|Meal Type||Dinner, High Tea, Lunch|
|Nearest MRT||City Hall|
Yan, a Cantonese restaurant, that sits on the fifth floor of National Gallery Singapore has already opened its door to the public despite the art gallery building isn’t set to open until 24th November.
We aren’t strangers to suckling pig – and you might be quick to assume that they’re usually greasy and your appetite would be jaded by after a few pieces. With Yan’s Signature Crispy Roasted Suckling Pig, you can rest assure that it’s not going to happen. The restaurant unyielding choice of using suckling pig from Hunan has a reason, and we get why – no porky smell at all! The kitchen designed the dish into 3 methods of eating; first the squared crispy skin atop steamed wafer with cucumbers, then they bring it back into the kitchen and chopped its flanks and thigh into chunks of meat, lastly oven-baked the fillets with lemongrass. The triology of this suckling pig starts off as a crackling orchestra and ends in an impressive tender and juicy enigma of whether it’s chicken or pork.
Summertime (which is most of the time in Singapore) is high-time for coconuts! Double-boiled Chicken and Soup served in a Young Coconut and Crispy Breadstick has a subtle fresh sweetness and savory deliciousness from coconut juices, chicken flesh, conpoy (dried scallops), dried longans, goji and fresh clams.
Using Teochew crabs, the chefs defleshed them and pan-fried the meat on steady fire until moisture is almost lacking to retain a firm but moist texture. Wrapped and eaten with lettuce, the naturally assertive savory taste of crab meat is toned down a little and adds a greenness to the bite.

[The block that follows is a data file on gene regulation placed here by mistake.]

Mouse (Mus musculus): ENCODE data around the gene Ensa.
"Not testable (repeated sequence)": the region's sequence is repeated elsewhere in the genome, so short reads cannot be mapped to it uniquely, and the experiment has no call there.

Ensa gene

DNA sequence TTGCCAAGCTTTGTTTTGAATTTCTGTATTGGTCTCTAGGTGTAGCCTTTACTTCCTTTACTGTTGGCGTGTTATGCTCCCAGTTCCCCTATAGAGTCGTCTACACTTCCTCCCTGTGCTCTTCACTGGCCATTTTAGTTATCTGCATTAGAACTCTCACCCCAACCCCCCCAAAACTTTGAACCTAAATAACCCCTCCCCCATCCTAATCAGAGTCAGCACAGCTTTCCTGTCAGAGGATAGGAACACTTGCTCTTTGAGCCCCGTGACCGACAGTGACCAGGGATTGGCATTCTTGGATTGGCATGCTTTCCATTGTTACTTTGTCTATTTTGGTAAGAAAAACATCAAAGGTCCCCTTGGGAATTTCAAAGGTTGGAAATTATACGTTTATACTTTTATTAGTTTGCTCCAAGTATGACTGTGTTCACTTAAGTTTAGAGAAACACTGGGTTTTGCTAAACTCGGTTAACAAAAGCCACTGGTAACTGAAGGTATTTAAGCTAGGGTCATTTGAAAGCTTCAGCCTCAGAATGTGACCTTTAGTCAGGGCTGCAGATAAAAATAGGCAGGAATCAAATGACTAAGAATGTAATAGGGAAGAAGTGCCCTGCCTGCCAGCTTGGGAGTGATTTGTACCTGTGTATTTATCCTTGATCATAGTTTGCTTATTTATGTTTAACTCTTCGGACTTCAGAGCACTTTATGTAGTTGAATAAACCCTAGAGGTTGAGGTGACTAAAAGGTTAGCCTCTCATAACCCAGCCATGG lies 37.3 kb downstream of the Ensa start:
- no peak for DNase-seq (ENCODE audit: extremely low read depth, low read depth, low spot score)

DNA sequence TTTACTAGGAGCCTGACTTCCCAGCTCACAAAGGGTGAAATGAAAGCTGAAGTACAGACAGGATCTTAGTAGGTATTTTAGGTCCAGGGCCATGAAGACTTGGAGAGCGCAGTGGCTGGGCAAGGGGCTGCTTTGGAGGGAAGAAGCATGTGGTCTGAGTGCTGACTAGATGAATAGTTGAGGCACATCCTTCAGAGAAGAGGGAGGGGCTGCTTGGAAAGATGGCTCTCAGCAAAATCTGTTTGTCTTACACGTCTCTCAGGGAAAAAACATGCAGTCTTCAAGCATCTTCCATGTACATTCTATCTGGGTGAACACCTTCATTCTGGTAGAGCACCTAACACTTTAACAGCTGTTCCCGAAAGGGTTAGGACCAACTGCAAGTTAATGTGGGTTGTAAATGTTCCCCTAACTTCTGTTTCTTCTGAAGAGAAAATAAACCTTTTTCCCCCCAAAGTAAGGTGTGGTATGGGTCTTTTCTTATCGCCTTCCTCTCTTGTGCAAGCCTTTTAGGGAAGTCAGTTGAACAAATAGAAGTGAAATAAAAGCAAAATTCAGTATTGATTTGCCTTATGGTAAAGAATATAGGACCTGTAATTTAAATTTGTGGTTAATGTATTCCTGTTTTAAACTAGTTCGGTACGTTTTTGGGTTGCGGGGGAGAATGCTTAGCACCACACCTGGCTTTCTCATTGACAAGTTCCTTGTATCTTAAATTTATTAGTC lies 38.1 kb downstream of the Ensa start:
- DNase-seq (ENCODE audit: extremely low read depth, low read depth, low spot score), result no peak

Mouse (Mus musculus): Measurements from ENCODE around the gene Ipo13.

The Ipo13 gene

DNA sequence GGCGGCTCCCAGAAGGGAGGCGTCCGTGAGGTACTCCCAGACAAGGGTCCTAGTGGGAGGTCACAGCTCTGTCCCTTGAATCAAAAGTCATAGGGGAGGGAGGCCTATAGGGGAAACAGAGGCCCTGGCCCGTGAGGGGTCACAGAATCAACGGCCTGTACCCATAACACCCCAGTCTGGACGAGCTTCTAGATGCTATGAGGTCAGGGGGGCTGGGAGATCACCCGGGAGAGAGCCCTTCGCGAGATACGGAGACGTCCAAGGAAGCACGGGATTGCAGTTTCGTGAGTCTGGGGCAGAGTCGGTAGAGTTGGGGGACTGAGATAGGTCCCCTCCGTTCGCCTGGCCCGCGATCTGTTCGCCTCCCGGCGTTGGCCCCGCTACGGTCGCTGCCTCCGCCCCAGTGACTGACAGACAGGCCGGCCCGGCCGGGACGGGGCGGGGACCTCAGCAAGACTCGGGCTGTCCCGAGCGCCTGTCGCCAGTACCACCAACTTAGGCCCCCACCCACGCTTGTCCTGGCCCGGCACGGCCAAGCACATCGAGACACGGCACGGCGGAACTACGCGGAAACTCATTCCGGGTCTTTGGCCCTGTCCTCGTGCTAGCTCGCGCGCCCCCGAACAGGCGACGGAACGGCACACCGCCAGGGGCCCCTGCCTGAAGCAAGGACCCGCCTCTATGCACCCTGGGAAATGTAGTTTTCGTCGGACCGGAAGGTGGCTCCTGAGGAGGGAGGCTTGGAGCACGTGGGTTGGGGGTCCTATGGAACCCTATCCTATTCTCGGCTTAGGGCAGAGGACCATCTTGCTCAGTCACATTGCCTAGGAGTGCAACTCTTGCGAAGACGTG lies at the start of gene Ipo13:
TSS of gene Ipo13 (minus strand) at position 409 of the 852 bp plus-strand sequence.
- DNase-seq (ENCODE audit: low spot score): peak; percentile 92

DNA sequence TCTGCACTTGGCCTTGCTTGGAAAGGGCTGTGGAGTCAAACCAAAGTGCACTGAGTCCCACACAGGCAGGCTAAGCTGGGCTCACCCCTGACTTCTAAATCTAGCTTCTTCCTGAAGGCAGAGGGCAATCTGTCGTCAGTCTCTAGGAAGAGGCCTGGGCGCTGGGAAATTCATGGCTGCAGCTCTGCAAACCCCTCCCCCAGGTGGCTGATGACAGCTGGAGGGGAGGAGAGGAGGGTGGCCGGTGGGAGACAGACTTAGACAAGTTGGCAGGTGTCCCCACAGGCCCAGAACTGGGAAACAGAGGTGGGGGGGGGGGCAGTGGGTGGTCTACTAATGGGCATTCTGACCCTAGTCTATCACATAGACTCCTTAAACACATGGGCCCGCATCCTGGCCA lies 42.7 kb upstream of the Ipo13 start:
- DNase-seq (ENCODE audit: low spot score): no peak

Steaming fish is a very traditional Cantonese method of cooking fish, gently cooking the fish on low heat until just the right tenderness. Chef Chan chooses to cut the fish in squares so that when steaming, they will be cooked in a more uniform manner. Served on a pool of well composed XO sauce, the fish absorbs more sauce as it sits. One bite of fish and you’ll have this amazing collagen-buttery flavor lingering in your mouth.
This whole dish is all about art, with the right colors and placement. Little do you know it is also a work of art to the tastebuds. Hot broth is poured over the deep-fried noodles that are shaped into a ball, soaking up and softening the noodles but still crispy at some parts. The delicate-looking broth actually makes a whole lot of difference to the dish and the two accompanying sweet prawns.
Basically, Hot Almond Cream is a Cantonese dessert that requires the pulverizing of almond nuts and cooked into a thick, fragrant paste that is sapid and comfortingly sweet.
Deep Fried Custard Bun filled with Salted Egg Yolk will bring you sufficient pleasure with its quiet complexity. The bun is dense and crispy, and the salted egg yolk custard center gently bursts into your mouth as you bite down. Make sure to order this orb of pleasure when you’re here.
The restaurant, which seats approximately 150 people, is a step up from your usual noisier, more rowdy Chinese jiu lou. Outfitted in a nice blend of elegance and simplicity, this is easily one of the city’s stylish Cantonese restaurant. Even their patterned chopsticks and dishware are hand-picked by the boss! Parallel to the contemporary design of the restaurant, Hong Kong-born chef Chan Kung Lai dishes up familiar cuisines, but with a cleaner touch to them.
Yan provides dim sim for lunch on the weekends from 2:30pm to 5:30pm, so you can expect numerous delicate Cantonese bites at the mercy of your chopsticks. If you’re looking for a place to oversee the area around National Gallery Singapore, head up to the sixth floor right above Yan where Smoke & Mirrors is. The bar and lounge serves a menu of alcoholic and non-alcoholic beverages, with Chinese bar food supplied by the Yan kitchen.
Yan Cantonese Cuisine
1 St Andrew’s Road
#05-02, National Gallery Singapore
Tel: 6384 5585
Lunch: 11:30am – 2:30pm
Dinner: 6pm – 10:30pm
Saturday and Sunday afternoon tea: 2:30pm – 5pm